Today, the U.S. Senate voted on the Women’s Health Protection Act (WHPA) in the first-ever Senate vote on proactive legislation to enshrine the right to abortion in federal law. The bill—which is supported by a majority of voters in the U.S and was passed by the U.S. House in September—did not receive the 60 votes needed to overcome the filibuster.
WHPA would protect abortion access by creating a statutory right for health care providers to provide, and a corresponding right for their patients to receive, abortion care—free from restrictions and bans.
The Senate vote came as abortion rights in the U.S. are at greater risk than ever. Anti-abortion lawmakers have introduced hundreds of bills restricting and banning abortion care and the U.S. Supreme Court is considering Mississippi’s request to overturn Roe v. Wade and take away the constitutional right to abortion.
“Many Senators answered the call today to protect abortion rights,” said Nancy Northup, President & CEO of the Center for Reproductive Rights, in a statement. “We are undaunted that we fell just short of the necessary votes today. It was a historic vote, marking the first time the Senate has ever voted to enshrine the right to abortion in federal law. We thank Leader Schumer—and all 46 Senators who voted for the Women’s Health Protection Act—for siding with the vast majority of Americans who want this right protected. One in four women in the United States makes the decision to end a pregnancy. A vote against this bill is a vote against the fundamental right to control one’s own body and future. WHPA may not have passed today, but the groundswell behind it will continue to grow until it becomes law.”
While the bill did not overcome the filibuster, the vote demonstrates that a strong contingent of Senators is committed to protecting the fundamental right to abortion in the U.S., a right currently being denied in the state of Texas and at risk of being taken away in the case currently before the U.S. Supreme Court.
The WHPA coalition—of which the Center for Reproductive Rights is a member—will continue to work to advance WHPA this Congress.
The U.S. House of Representatives passed WHPA on September 24, 2021, marking the first time in history that the House has ever passed legislation specifically designed to protect the right to abortion access nationwide.
Senators Speak in Favor of WHPA
Prior to the vote, Senators spoke in favor of WHPA.
- “Congress must codify into law what most Americans believe: that abortion is a fundamental right and that women’s decisions over women’s health care belong to women.”— Senate Majority Leader Chuck Schumer (D-NY)
- “The vast majority of Americans want a country where the very personal individual decision about pregnancy is up to the individual…That is exactly what the Women’s Health Protection Act would do.”—Senator Patty Murray (D-WA)
- “The reality is for millions of Americans, their futures, in some cases their lives depend on accessible abortion care and the implications and ramifications affect men as well as women, families as well as moms.”—Senator Richard Blumenthal (D-CT)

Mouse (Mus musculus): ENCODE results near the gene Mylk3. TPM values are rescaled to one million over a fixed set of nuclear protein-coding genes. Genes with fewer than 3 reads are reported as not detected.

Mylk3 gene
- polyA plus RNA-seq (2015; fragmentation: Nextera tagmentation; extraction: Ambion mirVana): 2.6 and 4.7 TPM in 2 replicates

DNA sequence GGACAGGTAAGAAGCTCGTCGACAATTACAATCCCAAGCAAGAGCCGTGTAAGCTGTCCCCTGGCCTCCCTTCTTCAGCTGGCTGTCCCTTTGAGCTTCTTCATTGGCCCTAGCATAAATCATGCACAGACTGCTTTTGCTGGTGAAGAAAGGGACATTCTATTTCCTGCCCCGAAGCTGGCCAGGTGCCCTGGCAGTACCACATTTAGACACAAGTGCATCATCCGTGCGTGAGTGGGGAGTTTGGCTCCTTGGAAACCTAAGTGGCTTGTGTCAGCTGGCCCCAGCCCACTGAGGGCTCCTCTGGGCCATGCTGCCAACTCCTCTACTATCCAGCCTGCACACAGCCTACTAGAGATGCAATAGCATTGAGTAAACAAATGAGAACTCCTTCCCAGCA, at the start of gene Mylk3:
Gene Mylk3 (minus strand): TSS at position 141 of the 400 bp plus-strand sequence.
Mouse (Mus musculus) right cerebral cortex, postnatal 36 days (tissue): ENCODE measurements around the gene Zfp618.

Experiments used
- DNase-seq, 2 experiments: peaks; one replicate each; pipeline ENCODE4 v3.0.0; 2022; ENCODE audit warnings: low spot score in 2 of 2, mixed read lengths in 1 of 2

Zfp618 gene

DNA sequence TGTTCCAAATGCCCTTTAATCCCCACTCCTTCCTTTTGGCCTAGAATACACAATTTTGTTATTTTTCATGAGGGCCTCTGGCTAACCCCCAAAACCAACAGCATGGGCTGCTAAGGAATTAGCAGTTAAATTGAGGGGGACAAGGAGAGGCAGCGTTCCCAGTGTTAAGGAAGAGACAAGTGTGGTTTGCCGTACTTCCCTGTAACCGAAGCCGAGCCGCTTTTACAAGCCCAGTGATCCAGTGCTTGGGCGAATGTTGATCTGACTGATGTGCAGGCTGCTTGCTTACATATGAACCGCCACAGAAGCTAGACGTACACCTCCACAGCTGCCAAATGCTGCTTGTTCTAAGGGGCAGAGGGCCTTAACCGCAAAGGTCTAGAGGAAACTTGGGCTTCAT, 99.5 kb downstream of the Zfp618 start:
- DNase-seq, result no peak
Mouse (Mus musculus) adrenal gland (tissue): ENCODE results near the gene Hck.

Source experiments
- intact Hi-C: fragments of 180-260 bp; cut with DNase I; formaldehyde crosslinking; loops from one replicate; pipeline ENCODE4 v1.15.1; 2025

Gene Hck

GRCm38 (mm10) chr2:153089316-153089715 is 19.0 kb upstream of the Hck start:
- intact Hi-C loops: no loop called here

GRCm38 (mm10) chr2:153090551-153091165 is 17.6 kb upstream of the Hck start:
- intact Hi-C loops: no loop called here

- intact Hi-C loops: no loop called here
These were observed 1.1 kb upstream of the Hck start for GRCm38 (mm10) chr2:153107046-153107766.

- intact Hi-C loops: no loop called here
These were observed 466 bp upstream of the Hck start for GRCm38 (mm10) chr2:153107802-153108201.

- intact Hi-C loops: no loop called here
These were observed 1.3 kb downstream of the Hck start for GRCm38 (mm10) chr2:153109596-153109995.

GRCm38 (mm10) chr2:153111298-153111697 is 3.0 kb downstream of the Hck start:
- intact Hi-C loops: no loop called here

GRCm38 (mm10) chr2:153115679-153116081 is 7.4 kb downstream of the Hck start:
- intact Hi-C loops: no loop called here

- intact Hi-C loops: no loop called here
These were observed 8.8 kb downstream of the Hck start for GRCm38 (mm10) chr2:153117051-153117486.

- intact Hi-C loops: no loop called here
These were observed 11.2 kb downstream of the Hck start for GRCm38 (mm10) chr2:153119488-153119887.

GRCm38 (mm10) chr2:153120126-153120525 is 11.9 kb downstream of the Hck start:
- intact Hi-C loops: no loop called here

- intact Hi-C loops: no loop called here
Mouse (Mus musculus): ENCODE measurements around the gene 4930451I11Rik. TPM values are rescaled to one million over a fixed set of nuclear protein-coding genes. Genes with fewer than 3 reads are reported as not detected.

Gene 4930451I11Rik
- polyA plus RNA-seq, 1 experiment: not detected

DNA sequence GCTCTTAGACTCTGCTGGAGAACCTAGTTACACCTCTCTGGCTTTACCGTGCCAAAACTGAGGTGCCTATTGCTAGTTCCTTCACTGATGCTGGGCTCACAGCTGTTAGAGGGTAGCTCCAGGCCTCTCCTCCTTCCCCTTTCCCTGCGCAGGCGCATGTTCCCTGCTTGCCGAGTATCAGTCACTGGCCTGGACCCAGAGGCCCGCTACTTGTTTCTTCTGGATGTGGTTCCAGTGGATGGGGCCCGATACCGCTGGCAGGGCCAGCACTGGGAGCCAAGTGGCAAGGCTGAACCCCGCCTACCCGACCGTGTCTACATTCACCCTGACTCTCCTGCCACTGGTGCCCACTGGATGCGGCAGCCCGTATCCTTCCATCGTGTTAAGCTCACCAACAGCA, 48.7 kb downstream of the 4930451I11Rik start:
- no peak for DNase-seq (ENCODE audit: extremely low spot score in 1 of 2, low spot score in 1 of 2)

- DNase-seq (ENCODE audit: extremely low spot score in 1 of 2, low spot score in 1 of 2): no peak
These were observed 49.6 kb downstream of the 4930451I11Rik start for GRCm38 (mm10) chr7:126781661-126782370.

- “I support taking acting today to pass the Women’s Health Protection Act and ensure every woman has the right to access safe abortion care throughout the United States, no matter where she lives, without unwarranted, unnecessary political interference.”—Senator Tammy Baldwin (D-WI)
Vote Comes at a Critical Moment for Abortion Rights in the U.S.
The WHPA vote comes on the eve of March 1, which will mark six months since Texas’s S.B. 8—the country’s most restrictive in effect abortion ban—was implemented, ending most access in the state. The Texas law prohibits abortion after about six weeks of pregnancy and incentivizes private individuals to sue anyone who provides abortion care or helps someone get care in the state.
The law has rendered the right to abortion effectively meaningless in Texas, with patients being turned away in droves and prevented from accessing time-sensitive abortion care. The ban is forcing most patients to travel out of state or carry pregnancies against their will, a gross violation of their human rights.
The situation in Texas is an indication of what could happen in states across the country if the U.S. Supreme Court weakens or overturns the right to abortion in a Center case currently before the Court. The case, Dobbs v. Jackson Women’s Health Organization—which challenges Mississippi’s pre-viability abortion ban—presents a direct challenge to Roe v. Wade and could shape the future of abortion access in the U.S.
About the Women’s Health Protection Act
The Women’s Health Protection Act creates a new legal protection for the right to provide and access abortion care, free from medically unnecessary restrictions and bans on abortion, including forced waiting periods, biased counseling, and pre-viability bans like the one in Texas.
A national representative poll, conducted by Hart Research in 2021, found that 61% of voters support passage of a national law that would protect the constitutional right to access abortion by creating a nationwide safeguard against bans and medically unnecessary restrictions on abortion. The Women’s Health Protection Act would accomplish that.
The Women’s Health Protection Act is Supported by a Broad Coalition
The Center is part of a broad coalition of more than 100 organizations spearheading the effort to build support for the Women’s Health Protection Act. The coalition—made up of organizations committed to sexual and reproductive health, rights, and justice—has been building support for WHPA for nearly a decade.
In September 2021, the Biden-Harris Administration issued a Statement of Administration Policy supporting passage of WHPA in the House, stating, “In the wake of Texas’ unprecedented attack, it has never been more important to codify this constitutional right and to strengthen health care access for all women, regardless of where they live.”